Fundamental new insights into how biological systems function and how bioinspired materials and processes can be created require contributions from different disciplines. Such interdisciplinary research efforts are growing organically in the scientific community at a fast pace and will undoubtedly lead to important advances. Several Nobel prizes (many to European scientists) have been awarded for work at the crossroads of these disciplines. However, the U.S. research community has not yet developed a culture that adequately supports interdisciplinary science.

Recommendation 1: The Department of Energy (DOE), the National Institutes of Health (NIH), the National Science Foundation (NSF), and other relevant departments and agencies should jointly sponsor programs of innovative research at the intersection of different disciplines. Initiatives of this type will provide incentives for universities to work across traditional departmental boundaries. The Office of Science and Technology Policy (OSTP) should take the lead in coordinating such programs.

Currently, no federal agency has ownership of research at the intersection of disciplines. For example, NSF and DOE do not support research that impacts mitigation of disease, which is viewed as the purview of the NIH. At the same time, the NIH often looks somewhat warily at research that includes a strong component rooted in the physical sciences. This situation makes it difficult to advance some of the most promising research efforts at the crossroads of disciplines. Some important efforts have been made by individual agencies (for example, the NIH Roadmap Initiative2), but these efforts are necessarily small because resources for the fields traditionally supported by a particular agency are shrinking. A comprehensive plan that involves the main federal agencies and avoids budgetary duplication is required. The committee recommends that the Office of Science and Technology Policy (OSTP) take the lead here, because it can work with the Office of Management and Budget (OMB) and the federal funding agencies to maximize taxpayer investment in research at the crossroads of disciplines—a type of research that the committee believes is critically important.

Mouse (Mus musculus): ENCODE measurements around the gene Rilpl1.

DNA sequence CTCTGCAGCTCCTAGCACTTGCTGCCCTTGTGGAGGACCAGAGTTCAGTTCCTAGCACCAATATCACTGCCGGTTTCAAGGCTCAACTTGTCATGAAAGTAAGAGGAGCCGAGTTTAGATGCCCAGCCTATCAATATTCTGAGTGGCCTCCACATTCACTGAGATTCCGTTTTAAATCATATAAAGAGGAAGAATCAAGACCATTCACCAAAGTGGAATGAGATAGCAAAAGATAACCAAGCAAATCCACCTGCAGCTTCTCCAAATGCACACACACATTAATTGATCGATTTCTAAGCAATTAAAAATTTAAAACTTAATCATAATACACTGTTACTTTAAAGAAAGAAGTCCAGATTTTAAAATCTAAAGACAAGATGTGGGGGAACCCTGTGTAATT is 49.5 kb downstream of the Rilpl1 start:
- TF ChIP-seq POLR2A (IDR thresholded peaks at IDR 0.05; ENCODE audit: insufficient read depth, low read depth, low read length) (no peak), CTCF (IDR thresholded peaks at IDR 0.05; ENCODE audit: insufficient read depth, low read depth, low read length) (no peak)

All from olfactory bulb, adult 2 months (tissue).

More information on the NIH Roadmap Initiative is available at Last accessed March 27, 2008.

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